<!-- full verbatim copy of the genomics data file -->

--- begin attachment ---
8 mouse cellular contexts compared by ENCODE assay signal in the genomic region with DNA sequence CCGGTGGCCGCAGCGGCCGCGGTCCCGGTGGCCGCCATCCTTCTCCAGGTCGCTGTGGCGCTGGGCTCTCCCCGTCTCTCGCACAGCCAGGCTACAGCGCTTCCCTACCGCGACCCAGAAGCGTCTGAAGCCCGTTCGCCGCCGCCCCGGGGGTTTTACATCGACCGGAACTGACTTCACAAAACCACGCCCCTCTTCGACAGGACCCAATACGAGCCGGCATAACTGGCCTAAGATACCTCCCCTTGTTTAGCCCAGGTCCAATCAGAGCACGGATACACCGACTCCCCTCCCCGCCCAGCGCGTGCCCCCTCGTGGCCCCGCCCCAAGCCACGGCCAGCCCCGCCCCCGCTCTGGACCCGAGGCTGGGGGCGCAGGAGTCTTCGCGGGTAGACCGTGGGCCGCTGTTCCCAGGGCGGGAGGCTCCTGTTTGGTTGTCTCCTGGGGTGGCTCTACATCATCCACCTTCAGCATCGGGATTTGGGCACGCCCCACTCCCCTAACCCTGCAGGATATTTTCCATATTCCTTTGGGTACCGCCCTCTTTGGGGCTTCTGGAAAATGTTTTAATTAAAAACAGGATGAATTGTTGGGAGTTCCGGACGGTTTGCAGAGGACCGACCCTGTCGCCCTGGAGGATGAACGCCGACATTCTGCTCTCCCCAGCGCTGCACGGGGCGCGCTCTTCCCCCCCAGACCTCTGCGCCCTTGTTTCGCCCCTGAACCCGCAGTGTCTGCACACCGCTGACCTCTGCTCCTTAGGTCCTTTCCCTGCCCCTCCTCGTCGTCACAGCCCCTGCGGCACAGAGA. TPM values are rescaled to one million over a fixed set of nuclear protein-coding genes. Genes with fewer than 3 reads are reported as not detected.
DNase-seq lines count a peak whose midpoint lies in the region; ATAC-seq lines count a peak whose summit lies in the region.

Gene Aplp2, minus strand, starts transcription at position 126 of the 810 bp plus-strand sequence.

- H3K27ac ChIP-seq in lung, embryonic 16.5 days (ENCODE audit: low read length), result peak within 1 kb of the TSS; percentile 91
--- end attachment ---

8 mouse cellular contexts compared by ENCODE assay signal in the genomic region with DNA sequence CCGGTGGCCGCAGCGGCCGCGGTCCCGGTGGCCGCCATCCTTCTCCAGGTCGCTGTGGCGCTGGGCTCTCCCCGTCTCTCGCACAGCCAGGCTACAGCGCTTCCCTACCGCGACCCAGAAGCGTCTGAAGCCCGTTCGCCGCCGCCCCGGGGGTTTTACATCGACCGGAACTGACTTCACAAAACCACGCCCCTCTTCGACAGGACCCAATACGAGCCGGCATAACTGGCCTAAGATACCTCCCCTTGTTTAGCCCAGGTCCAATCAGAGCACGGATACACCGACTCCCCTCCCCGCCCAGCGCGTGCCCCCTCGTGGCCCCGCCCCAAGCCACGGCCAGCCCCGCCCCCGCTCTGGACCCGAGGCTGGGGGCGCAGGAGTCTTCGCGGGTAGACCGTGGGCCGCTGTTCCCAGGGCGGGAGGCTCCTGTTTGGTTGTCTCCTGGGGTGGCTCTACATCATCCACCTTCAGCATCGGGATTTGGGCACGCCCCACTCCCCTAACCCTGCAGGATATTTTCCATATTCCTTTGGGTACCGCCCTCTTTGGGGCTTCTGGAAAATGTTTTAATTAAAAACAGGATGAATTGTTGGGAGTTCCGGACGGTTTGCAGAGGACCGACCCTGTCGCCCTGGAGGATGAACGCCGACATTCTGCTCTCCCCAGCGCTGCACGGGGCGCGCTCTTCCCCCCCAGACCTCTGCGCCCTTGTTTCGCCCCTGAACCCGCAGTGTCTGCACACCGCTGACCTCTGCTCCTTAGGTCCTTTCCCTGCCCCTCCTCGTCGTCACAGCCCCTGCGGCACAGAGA. TPM values are rescaled to one million over a fixed set of nuclear protein-coding genes. Genes with fewer than 3 reads are reported as not detected.
DNase-seq lines count a peak whose midpoint lies in the region; ATAC-seq lines count a peak whose summit lies in the region.

Gene Aplp2, minus strand, starts transcription at position 126 of the 810 bp plus-strand sequence.

- H3K27ac ChIP-seq in lung, embryonic 16.5 days (ENCODE audit: low read length), result peak within 1 kb of the TSS; percentile 91